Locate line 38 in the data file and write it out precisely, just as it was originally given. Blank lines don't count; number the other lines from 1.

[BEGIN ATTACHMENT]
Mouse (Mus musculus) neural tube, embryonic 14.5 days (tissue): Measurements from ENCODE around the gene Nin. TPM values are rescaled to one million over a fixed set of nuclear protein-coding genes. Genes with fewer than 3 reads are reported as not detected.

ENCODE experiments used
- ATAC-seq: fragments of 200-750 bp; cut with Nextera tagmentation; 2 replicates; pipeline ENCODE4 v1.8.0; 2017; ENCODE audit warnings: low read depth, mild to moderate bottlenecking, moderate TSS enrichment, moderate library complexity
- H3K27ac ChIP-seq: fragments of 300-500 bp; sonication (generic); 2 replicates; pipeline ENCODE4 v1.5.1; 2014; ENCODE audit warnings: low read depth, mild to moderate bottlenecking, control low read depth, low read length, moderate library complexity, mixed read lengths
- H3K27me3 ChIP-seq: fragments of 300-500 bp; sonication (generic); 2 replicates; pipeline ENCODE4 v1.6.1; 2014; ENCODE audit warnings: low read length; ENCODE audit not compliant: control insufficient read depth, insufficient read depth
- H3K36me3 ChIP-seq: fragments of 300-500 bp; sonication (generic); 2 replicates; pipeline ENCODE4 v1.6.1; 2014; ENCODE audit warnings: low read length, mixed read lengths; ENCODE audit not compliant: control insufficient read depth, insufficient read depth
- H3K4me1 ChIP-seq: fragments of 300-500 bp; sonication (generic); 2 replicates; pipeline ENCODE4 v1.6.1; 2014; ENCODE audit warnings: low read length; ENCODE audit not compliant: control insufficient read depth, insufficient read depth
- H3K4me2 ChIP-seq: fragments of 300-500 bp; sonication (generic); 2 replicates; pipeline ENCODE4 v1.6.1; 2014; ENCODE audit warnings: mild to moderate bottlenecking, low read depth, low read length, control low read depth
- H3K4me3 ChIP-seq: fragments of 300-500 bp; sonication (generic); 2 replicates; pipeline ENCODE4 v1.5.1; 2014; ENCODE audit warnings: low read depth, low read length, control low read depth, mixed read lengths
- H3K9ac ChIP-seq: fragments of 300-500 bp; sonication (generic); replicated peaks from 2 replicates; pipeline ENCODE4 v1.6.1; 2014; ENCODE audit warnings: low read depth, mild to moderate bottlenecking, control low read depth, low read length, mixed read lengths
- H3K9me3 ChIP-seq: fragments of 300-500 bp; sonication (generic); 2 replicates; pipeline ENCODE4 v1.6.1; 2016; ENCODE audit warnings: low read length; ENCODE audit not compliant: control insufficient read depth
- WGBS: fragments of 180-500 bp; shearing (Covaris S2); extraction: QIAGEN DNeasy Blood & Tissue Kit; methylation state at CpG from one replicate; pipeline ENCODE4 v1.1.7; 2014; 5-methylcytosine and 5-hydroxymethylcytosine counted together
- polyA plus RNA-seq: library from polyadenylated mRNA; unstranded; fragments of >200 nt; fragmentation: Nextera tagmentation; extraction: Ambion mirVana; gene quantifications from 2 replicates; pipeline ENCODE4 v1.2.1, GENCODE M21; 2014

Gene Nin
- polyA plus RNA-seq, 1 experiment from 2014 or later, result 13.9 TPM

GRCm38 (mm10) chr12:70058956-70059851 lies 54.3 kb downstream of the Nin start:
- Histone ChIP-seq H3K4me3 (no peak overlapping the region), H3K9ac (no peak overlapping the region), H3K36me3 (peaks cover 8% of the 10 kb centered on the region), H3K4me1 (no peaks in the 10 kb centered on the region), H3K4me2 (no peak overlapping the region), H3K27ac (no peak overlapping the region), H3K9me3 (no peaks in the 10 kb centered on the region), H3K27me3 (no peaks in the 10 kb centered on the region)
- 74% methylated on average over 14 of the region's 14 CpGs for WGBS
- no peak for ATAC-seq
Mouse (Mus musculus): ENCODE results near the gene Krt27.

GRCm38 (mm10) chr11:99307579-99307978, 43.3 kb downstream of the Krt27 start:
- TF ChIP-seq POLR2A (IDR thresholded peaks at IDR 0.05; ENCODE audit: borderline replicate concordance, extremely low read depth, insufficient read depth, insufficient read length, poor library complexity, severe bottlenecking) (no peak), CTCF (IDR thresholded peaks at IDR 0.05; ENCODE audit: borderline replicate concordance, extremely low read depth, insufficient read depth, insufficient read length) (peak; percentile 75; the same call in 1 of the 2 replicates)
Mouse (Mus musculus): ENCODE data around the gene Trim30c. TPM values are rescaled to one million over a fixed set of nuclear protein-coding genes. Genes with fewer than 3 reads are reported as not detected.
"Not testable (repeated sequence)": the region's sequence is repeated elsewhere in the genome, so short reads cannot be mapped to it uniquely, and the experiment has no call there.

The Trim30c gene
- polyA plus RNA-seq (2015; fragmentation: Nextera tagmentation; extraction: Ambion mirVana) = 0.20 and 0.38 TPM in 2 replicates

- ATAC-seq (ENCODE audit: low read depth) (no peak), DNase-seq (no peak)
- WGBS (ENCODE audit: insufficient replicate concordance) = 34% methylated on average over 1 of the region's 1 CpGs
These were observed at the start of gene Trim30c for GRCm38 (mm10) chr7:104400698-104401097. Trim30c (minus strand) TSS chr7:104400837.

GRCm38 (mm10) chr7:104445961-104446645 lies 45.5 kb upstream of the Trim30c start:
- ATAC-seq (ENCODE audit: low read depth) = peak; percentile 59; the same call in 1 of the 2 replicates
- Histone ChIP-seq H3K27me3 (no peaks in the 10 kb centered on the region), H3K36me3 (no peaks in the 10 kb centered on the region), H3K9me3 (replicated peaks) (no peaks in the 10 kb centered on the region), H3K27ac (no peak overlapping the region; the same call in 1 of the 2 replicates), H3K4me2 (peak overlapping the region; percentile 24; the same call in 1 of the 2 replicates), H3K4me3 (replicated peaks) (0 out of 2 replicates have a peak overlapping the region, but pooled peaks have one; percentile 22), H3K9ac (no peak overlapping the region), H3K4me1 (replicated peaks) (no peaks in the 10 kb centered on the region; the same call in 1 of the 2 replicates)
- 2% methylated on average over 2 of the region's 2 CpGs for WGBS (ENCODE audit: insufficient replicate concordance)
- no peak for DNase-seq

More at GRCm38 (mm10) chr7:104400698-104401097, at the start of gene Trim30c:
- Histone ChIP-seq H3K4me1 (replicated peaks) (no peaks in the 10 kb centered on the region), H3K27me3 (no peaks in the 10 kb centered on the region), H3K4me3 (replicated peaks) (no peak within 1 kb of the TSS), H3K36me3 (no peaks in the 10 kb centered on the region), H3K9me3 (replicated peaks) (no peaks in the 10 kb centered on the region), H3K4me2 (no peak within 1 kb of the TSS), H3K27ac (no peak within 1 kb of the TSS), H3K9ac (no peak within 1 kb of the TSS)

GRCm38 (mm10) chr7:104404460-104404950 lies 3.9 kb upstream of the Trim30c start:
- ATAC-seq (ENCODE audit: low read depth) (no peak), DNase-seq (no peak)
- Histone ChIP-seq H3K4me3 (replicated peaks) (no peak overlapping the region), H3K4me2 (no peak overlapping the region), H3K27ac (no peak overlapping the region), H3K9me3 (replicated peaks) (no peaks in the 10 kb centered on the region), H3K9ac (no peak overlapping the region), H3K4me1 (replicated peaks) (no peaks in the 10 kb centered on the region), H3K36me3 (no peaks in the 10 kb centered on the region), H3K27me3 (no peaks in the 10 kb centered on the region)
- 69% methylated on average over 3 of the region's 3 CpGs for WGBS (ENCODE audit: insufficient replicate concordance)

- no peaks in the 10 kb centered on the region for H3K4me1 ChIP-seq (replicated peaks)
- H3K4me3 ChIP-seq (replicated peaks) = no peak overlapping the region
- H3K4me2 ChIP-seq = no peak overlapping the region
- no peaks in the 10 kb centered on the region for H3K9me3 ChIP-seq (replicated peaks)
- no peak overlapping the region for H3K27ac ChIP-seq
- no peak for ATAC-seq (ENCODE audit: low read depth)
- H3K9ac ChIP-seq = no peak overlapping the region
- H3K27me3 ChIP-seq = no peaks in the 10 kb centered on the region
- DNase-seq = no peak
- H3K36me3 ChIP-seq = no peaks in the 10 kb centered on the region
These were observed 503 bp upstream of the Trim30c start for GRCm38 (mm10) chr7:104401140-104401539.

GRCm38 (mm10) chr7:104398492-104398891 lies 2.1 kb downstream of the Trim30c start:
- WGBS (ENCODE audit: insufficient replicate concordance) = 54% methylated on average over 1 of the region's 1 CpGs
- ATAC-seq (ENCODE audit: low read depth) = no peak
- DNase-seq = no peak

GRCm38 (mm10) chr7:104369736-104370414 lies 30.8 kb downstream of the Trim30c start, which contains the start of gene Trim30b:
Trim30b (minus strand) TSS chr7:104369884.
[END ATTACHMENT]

- ATAC-seq (ENCODE audit: low read depth) (no peak), DNase-seq (no peak)